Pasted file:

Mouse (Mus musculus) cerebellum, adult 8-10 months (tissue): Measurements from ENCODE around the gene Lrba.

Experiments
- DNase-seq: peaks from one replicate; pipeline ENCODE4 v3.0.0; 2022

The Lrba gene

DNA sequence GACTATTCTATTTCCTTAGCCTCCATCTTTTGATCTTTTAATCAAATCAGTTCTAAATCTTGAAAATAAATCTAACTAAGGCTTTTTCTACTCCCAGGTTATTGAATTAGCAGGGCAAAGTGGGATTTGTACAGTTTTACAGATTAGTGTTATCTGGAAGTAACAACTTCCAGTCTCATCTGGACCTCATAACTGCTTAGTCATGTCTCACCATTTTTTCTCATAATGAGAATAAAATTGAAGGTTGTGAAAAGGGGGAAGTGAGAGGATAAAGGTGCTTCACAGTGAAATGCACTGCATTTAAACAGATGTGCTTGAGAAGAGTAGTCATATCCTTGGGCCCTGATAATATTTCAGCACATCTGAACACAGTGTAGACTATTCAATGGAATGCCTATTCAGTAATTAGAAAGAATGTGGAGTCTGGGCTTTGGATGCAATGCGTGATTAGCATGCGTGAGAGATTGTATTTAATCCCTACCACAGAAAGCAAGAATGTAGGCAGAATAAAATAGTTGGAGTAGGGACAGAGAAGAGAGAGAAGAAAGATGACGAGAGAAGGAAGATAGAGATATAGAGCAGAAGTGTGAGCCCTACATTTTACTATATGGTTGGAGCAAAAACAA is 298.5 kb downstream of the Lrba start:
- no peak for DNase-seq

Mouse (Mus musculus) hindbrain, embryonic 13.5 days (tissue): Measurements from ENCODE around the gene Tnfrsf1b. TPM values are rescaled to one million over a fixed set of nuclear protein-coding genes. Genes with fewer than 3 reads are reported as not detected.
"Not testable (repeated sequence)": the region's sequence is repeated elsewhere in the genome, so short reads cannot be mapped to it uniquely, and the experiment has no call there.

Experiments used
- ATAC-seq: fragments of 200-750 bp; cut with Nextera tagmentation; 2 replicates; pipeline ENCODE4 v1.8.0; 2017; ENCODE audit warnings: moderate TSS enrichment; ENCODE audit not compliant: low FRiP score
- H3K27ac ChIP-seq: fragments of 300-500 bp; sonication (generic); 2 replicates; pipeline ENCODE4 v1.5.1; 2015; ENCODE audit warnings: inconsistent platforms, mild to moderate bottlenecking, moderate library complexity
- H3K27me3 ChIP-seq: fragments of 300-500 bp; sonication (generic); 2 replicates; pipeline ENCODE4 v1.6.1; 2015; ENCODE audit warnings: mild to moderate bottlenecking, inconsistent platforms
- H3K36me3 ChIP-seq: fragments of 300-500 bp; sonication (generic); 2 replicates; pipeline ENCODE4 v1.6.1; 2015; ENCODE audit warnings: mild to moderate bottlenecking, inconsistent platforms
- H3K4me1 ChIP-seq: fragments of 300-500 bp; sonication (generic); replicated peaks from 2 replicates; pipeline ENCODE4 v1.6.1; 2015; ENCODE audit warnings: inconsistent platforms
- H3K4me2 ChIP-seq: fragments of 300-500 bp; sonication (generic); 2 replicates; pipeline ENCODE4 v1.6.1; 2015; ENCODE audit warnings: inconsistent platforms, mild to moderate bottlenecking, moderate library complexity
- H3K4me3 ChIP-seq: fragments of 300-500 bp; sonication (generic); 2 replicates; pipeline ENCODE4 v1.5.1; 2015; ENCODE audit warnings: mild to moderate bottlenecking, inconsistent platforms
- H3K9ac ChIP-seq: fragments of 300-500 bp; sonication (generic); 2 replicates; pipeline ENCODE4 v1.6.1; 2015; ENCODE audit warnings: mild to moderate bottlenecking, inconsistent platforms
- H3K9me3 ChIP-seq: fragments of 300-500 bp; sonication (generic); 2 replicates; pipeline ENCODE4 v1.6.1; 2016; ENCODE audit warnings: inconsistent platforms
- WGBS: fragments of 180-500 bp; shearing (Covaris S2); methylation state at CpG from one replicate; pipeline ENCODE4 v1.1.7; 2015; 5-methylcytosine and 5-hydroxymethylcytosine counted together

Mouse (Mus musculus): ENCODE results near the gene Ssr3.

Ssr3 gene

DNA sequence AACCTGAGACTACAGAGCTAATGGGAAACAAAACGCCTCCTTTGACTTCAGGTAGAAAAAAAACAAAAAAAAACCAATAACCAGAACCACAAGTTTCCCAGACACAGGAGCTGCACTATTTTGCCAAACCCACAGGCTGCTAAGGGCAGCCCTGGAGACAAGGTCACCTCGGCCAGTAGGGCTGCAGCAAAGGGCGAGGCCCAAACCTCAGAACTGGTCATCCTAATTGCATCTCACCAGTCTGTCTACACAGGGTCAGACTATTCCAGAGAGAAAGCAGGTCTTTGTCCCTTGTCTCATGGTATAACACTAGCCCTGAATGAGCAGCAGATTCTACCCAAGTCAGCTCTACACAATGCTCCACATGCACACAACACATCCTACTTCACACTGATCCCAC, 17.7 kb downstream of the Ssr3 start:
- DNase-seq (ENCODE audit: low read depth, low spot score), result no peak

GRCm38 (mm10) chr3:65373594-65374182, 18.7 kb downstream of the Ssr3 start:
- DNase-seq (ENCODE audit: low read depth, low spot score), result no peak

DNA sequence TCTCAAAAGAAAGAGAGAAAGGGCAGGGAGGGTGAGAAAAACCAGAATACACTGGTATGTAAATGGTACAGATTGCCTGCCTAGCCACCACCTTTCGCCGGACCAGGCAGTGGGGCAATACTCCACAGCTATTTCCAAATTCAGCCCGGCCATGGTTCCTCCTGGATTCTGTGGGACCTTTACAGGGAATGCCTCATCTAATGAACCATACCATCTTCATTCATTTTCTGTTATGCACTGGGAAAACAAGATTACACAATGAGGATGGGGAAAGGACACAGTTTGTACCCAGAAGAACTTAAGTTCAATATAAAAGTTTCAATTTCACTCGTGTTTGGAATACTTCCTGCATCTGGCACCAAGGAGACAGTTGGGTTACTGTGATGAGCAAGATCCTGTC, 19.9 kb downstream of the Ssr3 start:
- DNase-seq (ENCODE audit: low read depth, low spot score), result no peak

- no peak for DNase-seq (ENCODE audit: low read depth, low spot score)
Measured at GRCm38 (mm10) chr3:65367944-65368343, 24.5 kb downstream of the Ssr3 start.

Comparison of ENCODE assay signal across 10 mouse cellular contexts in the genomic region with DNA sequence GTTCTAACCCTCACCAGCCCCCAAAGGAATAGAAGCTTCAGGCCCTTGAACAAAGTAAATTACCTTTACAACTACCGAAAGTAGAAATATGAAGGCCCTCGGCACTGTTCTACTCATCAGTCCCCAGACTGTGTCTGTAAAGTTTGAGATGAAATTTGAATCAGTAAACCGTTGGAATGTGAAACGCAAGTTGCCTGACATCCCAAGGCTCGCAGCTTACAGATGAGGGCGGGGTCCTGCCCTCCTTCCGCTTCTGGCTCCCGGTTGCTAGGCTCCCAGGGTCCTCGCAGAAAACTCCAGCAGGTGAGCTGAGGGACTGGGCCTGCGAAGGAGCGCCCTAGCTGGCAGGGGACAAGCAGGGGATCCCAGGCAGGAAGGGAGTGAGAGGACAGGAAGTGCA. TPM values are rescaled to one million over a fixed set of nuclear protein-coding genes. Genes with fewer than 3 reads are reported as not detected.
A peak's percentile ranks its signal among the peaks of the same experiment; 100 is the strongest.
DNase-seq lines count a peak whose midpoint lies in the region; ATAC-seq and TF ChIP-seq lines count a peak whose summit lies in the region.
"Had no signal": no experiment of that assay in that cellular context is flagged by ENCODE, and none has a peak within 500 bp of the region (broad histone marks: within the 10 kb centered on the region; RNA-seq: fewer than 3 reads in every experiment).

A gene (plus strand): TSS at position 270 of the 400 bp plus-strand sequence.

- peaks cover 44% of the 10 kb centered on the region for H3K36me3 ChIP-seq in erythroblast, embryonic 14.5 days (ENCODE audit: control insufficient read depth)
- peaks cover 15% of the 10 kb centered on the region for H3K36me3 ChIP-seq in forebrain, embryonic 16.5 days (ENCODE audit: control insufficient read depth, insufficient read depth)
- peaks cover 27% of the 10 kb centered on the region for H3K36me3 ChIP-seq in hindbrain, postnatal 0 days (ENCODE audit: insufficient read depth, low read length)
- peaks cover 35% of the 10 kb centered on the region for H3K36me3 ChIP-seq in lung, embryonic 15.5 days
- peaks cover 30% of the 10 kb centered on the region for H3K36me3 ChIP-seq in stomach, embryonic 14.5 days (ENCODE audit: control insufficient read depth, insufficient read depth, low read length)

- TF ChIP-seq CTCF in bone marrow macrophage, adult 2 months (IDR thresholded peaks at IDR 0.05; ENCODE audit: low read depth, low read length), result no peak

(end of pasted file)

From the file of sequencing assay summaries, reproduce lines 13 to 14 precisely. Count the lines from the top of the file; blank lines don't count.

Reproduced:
- H3K36me3 ChIP-seq: fragments of 300-500 bp; sonication (generic); 2 replicates; pipeline ENCODE4 v1.6.1; 2015; ENCODE audit warnings: mild to moderate bottlenecking, inconsistent platforms
- H3K4me1 ChIP-seq: fragments of 300-500 bp; sonication (generic); replicated peaks from 2 replicates; pipeline ENCODE4 v1.6.1; 2015; ENCODE audit warnings: inconsistent platforms